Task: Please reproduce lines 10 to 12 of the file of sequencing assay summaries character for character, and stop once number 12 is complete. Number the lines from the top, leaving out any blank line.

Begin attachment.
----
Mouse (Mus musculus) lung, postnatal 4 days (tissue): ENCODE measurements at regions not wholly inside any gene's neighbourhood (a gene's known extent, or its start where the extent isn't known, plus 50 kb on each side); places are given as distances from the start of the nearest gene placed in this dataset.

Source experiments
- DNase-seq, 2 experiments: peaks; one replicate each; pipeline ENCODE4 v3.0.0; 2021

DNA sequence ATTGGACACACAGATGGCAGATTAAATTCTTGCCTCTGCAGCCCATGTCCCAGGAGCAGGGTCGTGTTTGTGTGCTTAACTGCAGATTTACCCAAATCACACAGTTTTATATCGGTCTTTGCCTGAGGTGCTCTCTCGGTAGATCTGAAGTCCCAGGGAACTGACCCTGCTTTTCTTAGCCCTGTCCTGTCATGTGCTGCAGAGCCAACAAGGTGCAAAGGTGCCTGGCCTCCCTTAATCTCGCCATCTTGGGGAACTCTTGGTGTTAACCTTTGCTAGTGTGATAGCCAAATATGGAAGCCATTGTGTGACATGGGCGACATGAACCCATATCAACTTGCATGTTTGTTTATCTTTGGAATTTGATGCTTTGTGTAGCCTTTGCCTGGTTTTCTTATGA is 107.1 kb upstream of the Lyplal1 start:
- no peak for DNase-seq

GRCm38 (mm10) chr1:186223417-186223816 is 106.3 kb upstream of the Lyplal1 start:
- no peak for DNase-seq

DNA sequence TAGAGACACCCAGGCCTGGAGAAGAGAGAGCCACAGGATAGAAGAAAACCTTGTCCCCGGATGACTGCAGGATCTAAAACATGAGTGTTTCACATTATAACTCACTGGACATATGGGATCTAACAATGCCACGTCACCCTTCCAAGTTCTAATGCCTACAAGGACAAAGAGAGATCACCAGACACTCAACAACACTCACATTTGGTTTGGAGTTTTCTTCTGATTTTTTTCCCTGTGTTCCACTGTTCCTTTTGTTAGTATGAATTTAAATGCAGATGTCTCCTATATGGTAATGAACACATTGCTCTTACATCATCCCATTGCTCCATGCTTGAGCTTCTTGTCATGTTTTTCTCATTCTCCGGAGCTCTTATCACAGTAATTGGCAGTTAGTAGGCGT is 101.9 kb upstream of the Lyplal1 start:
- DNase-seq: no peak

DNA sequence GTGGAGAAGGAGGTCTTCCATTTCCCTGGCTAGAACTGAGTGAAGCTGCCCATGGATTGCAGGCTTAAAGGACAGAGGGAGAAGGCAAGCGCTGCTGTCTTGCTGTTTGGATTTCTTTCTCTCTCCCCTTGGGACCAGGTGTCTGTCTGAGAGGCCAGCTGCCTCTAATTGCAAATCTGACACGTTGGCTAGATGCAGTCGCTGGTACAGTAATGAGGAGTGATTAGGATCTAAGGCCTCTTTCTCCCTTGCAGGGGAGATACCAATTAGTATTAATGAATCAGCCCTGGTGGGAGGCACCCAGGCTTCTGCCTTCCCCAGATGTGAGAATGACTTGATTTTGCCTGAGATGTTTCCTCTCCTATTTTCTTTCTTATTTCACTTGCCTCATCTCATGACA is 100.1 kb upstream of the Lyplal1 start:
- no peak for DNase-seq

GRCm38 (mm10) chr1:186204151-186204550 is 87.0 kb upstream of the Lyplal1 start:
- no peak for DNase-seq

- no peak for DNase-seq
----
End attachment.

DNA sequence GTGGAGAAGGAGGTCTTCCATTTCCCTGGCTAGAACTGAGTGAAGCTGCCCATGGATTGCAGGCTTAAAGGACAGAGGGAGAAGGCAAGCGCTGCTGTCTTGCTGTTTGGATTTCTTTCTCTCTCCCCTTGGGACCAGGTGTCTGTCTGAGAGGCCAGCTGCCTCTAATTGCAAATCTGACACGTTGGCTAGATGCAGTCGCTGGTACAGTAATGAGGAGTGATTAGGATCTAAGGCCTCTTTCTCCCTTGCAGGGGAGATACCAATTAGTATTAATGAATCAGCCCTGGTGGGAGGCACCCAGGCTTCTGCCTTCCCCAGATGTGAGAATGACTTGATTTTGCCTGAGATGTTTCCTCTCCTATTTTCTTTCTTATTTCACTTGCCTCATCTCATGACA is 100.1 kb upstream of the Lyplal1 start:
- no peak for DNase-seq

GRCm38 (mm10) chr1:186204151-186204550 is 87.0 kb upstream of the Lyplal1 start: